By Frosty Wooldridge
June 14, 2012

“Most Western elites continue urging the wealthy West not to stem the migrant tide [that adds 80 million net gain annually to the planet], but to absorb our global brothers and sisters until their horrid ordeal has been endured and shared by all—ten billion humans packed onto an ecologically devastated planet.” Dr. Otis Graham, Unguarded Gates

Throughout the world in 2012, we see accelerating consequences of population growth. We see starving people from third world countries migrating in large numbers to first world countries. In Somalia today, a mass migration floods into Kenya and neighboring countries.
But once they get there, what’s next?

There is no plan. No path. No understanding of that it means to just feed starving people!

Migration, the Underestimated Variable.

Lindsey Grant, former Deputy Assistant Secretary of State for Environment and Population talks about what America faces with endless immigration.

“This takes us to the issue of migration,” said Grant. “Migration is and probably will be a principal driver of population changes as people flee poverty for richer lives. Where the United The UN 2010 Population Projections: A Proposal Page 3 States and Europe are heading will be determined in large degree by the levels of immigration from poorer societies.

“Estimates and forecasts of migration are particularly weak because much migration is illegal and unrecorded in official statistics. The Census Bureau derives its estimates and projections from a “2006 survey and administrative data”, and does not elaborate. The official U.S. data for immigration are irrelevant, since they record persons legally admitted, whether or not they were already here illegally.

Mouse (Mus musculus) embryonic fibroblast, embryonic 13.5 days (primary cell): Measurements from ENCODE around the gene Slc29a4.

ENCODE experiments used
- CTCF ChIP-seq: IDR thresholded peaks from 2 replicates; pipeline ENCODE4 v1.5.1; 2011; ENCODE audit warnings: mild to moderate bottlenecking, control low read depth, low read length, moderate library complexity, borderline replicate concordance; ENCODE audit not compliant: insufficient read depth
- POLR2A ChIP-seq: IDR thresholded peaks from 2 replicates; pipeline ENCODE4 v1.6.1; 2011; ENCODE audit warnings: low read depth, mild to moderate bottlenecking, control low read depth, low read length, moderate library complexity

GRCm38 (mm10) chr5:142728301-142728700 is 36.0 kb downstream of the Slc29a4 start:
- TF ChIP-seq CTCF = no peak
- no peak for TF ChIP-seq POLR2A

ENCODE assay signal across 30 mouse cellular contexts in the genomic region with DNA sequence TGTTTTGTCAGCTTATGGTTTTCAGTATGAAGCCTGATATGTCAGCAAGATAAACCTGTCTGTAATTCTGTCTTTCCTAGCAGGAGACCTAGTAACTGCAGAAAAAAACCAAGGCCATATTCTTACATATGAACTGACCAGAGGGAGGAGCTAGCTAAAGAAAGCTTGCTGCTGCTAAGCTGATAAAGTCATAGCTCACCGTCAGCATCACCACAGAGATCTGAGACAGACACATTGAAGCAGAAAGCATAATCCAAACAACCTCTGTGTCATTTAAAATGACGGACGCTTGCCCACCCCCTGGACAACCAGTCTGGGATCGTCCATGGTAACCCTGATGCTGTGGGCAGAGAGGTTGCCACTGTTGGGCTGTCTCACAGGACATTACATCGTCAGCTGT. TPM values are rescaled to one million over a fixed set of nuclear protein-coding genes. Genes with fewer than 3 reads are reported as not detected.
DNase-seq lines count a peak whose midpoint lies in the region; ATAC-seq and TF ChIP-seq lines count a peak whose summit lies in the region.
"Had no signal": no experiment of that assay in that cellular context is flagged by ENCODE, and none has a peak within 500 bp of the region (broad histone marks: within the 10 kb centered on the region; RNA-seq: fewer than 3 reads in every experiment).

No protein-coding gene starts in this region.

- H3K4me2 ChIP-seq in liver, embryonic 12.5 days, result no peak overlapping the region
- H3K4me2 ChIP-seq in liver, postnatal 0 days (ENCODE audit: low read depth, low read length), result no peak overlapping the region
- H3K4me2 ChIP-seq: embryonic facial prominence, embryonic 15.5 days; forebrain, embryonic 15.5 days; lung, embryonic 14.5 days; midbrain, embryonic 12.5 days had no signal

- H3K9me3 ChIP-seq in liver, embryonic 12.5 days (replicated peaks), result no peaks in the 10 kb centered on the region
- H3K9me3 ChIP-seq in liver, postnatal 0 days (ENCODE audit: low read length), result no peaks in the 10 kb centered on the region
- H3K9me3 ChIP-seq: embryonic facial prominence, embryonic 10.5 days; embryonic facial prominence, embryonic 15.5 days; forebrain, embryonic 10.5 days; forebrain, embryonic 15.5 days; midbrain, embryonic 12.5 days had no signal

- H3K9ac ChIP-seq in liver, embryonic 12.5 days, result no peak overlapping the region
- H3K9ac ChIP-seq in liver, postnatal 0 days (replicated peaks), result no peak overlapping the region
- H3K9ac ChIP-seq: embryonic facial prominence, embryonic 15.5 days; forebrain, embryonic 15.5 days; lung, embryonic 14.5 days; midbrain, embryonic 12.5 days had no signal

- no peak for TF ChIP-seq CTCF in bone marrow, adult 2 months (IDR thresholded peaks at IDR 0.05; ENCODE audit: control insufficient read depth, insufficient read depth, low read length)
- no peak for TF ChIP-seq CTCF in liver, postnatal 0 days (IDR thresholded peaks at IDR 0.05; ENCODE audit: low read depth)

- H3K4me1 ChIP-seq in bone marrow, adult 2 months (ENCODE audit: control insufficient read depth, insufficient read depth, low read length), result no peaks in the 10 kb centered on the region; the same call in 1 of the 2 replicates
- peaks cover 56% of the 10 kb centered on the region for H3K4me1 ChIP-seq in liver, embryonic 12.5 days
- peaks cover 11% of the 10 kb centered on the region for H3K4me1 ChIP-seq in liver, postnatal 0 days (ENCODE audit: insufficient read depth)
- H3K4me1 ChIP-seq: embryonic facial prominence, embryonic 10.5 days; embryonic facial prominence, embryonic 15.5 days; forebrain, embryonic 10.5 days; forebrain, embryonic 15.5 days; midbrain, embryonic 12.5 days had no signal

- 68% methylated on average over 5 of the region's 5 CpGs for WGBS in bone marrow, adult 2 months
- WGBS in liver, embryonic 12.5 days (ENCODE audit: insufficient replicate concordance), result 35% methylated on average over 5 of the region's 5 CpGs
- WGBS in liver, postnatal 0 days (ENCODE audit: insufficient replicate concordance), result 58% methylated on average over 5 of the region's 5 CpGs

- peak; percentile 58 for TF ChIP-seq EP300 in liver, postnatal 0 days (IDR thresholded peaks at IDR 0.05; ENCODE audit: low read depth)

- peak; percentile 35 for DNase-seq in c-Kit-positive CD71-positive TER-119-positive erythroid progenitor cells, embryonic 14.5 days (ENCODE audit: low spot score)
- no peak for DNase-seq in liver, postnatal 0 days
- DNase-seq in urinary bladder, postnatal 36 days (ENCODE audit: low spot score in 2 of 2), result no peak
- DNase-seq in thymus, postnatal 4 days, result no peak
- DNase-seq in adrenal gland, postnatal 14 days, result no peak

“The Population Division should have better data, since it uses records from both sending and receiving countries, but their data from Mexico (our principal source of migration) do not tally with those for the United States. For what they are worth, the two projections of net U.S. immigration differ enough to explain much of the difference in the population projections.

“The Population Division shows a peak of 1.7 million per year in 1995- 2000 and a decline to 991 thousand in 2005-2010; it projects annual immigration at 900+ thousand through 2050 and a decline to zero in 2095-2100. The Census Bureau shows similar figures for the past decade, but net immigration rises to 1.318 million in 2010 and thereafter is projected to rise steadily to 2.055 million by 2050.

“Note that these are net figures, but the U.S. Government has not attempted to measure emigration since 1957– and migration figures are hopelessly entangled with non-migratory flows. I have no idea where either organization got its figures. Until the 1980s, the Population Division and the U.S. Census Bureau ignored migration as a factor in population growth, and both are still trying to come to grips with it. Both groups have regularly had to raise their U.S. population estimates and projections as the decennial Census has shown them too low. And the Census itself is hardly the final answer, since illegal immigrants are likely to avoid enumeration. Immigration raises the present population numbers.